Wool, Fire, and Drought
Wool, Fire, and Drought - how does weather effect our clothing?
Most people associate wool with cold wintery days. However – there is a lot happening during hot, dry summers that relate to wool. Let’s start with some basic questions we often get asked:
- How do sheep survive 90+ degrees Fahrenheit temperatures with 10+lbs of wool on their back?
The answer first begins with spring shearing which is a critical process in a sheep’s life to remove that thick wooly coat. This means that in the summer a sheep only has about 1-2 inches of wool on their back in the peak heat. It might sound like a lot but by winter they will have a full 3-4 inches of wool keeping them warm.
This lighter summer coat provides the perfect amount for shielding from the intense summer sun while also wicking warm moist air away from the sheep’s body. Think of it like a home swamp cooler (a type of air conditioning that moves air across a filter soaked in water to create Evaporative Cooling).
Wool has the remarkable ability to absorb moisture and the wool pulls moisture away from the skin of a sheep. As this warm moist air is wicked to the outside of the animal it evaporates resulting in a cooling effect. Nature’s very own evaporative cooling system hard at work! Now… keep in mind plenty of shade and water are paramount in a sheep’s life but the wool is playing its part too.
This is also why I wear one of our Mountain Merino® wool hoodies (almost) every single day of the year. This same cooling effect happens with wool clothing. Wool can absorb an amazing 35% of its weight in moisture before feeling wet! Check out this graph from the Woolmark highlighting the wool's exceptional ability to uptake moisture.
Image Source: www.woolmark.com
I find that if the temperature is below 70 degrees I am quite comfortable in a wool hoodie and so in the mornings and evening even during the hottest parts of summer I’m often putting on my hoodie. Want some more confirmation of wool’s amazing ability to keep you cool?
-from the Encyclopedia of Deserts “Wool is the best fabric choice in the desert environment”
-what do nomadic tribes in the Sarah and Arabian Deserts wear?.... robes made of wool
- What is the optimum environment for sheep?
Most of the world’s supply of fine merino quality wool is located in regions with hot, dry summers and cold winters. Sheep thrive in these environments and these environmental conditions help the sheep produce finer wool.
As of the writing of this post the western states are clouded with the haze from numerous wildfires. Fire and wool have always seemed like a match for me. I grew up in a family of wildland firefighters. My dad was a career wildland firefighter. My sister and brother-in-law are smokejumpers. My mom worked on a fire crew in college. And I too worked for several years on a wildland fire crew.
The next generation might not be far behind - here is a picture of my little boy learning the ropes of fire prevention in his wool hoodie while dad and grandpa keep a watchful eye…. fighting fire and wearing wool… must be in the blood.
When we first started making our wool hoodies my dad was the biggest advocate. He wears his wool hoodie everywhere and I mean everywhere. He says it is the nicest garment he owns so he can wear it to Church on Sunday. It is the most durable garment he owns so he can wear it to work. And… perhaps most importantly… wool absorbs odor so it never stinks so he says he can wear it any other time as well 😊.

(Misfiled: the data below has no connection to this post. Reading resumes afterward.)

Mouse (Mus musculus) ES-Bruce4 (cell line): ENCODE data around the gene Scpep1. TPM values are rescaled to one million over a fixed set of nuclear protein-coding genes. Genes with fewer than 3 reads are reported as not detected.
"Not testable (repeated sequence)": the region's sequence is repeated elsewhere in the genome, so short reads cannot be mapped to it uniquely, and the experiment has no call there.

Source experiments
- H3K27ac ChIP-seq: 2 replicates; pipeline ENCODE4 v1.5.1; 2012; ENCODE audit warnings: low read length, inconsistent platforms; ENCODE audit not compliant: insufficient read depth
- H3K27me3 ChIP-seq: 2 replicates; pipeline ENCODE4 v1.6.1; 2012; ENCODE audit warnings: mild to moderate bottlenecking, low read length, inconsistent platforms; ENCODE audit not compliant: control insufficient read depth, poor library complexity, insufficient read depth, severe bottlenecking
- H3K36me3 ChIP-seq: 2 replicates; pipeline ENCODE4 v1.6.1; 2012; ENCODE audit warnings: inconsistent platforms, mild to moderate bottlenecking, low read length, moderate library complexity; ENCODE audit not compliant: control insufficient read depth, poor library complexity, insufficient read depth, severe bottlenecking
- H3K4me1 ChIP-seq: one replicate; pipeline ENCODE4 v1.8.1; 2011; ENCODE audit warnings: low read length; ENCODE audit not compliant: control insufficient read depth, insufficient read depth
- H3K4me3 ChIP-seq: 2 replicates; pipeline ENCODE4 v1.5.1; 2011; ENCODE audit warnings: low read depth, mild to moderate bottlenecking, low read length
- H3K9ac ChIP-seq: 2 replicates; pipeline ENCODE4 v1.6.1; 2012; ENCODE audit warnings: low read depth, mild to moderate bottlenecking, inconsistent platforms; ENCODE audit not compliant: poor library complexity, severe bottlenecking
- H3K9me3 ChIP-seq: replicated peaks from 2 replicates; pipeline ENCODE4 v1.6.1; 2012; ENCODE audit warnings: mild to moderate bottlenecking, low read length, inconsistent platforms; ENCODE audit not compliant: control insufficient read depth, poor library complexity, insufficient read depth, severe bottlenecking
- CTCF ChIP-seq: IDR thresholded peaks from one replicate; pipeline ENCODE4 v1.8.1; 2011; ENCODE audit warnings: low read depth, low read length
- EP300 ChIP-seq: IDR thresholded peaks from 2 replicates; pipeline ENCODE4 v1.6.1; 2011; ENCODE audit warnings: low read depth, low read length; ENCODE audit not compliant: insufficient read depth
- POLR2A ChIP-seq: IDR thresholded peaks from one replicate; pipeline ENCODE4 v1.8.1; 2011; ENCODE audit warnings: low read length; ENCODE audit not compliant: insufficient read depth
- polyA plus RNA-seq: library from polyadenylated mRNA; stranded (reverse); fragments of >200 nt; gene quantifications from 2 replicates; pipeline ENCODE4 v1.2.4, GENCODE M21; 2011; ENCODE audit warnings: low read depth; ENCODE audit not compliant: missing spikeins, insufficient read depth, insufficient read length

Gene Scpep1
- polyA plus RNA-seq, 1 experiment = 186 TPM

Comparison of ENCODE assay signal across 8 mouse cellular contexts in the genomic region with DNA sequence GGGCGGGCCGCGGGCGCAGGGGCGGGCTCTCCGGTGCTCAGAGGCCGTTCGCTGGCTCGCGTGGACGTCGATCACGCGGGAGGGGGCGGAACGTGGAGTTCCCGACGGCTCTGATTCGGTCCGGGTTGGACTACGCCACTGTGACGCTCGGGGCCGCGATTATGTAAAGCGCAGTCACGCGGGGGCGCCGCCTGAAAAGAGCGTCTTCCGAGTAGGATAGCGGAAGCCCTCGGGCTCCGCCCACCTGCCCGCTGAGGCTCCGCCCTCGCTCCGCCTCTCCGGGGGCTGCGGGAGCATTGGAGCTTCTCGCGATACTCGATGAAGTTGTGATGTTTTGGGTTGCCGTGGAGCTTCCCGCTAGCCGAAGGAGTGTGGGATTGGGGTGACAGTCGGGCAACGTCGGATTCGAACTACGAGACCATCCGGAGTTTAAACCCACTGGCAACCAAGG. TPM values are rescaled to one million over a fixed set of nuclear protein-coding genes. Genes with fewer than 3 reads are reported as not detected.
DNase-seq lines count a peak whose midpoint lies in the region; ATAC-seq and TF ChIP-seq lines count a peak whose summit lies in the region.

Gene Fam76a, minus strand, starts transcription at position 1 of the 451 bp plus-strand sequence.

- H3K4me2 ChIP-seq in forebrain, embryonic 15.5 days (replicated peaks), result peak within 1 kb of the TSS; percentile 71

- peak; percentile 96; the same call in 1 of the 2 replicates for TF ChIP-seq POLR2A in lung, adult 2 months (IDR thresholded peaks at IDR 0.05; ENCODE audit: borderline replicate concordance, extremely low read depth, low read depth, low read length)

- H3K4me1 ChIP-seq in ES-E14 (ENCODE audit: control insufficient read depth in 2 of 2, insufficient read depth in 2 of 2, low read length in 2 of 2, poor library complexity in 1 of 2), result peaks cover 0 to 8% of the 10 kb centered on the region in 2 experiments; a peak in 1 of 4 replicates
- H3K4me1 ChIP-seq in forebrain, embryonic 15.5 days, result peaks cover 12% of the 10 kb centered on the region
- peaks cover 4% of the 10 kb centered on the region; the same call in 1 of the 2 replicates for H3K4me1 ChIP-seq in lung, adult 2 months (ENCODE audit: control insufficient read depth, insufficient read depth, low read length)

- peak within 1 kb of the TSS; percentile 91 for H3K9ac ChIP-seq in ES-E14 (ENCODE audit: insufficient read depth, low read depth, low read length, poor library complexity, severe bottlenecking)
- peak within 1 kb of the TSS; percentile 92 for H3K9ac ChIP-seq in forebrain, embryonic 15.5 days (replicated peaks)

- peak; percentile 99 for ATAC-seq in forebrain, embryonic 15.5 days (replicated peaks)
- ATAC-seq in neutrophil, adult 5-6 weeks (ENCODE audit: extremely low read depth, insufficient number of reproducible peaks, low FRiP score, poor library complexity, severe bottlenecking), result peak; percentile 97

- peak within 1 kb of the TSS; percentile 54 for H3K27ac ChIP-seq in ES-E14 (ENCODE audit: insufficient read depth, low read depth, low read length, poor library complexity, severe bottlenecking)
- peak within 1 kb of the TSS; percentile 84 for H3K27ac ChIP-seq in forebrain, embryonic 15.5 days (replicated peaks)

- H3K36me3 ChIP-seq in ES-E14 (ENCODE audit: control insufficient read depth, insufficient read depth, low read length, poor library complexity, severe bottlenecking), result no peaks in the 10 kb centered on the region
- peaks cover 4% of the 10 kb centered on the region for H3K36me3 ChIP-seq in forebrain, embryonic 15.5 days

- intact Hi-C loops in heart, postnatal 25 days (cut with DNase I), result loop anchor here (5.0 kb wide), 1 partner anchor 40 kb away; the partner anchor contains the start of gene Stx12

My dad would put this to the test wearing his hoodie to fire assignments 14-21 days sleeping in a tent, surrounded my smoke in the air and surrounded by everything else that was saturated in smoke (sleeping bags, truck seat, gloves, … everything). What was the one product that didn’t reek of smoke for months afterwards….. you guessed it – his Mountain Merino® wool hoodie.
All that said – please keep the firefighters in your prayers and also the ranchers. Drought and fire can be devastating to the animals and land. Many ranchers are faced with the tough decision of selling off their livestock due to a lack of vegetation.
As one wise rancher said to his son who was expressing concern about their future of their livelihood “We raise livestock. It's what we know how to do and we do it well. And when this drought ends we’ll get back to doing it again”.
Thank you for the interesting glimpse into your way of life, not just the part involved with wool. Every time I read one of your blog posts about life in ranching/wool production/bison pulling/fire fighting/adapting to a changing climate, my respect grows for you and your community. I’m impressed by how thoughtful the sheep ranching community seems to be in caring for the land and animals. God bless you! Be safe in these firey times!
I’ve been enjoying your educational posts and videos. For this (mostly) city girl, they’re very interesting. Maybe you haven’t heard of the new field of study called Biomimicry—like it sounds, it’s devoted to learning how nature does things we need to do ourselves—so hopefully we can do them in less destructive ways to our home planet. It’s always been done, like airplanes based on bird structure and flight mechanics—but it’s a separate field of study now so it’s reach is broadening to all kinds of flora and fauna. Fascinating for this climate change educator, nature-lover and knitter.👏🏽👏🏽👏🏽
Thank you for this interesting article. I’ve heard that wool keeps room temp lunches cool but not about wearing it during the summer. That’s quite interesting as I had a friend to “caution” me about making a scarf or cowl with the Liberty Dark I just got to wear around Memorial Day and July 4. Now I know it can be beneficial.
I am praying that the fires will be out soon. Thank you and your family for your service of firefighting. God bless you.
Very educational, thankyou!
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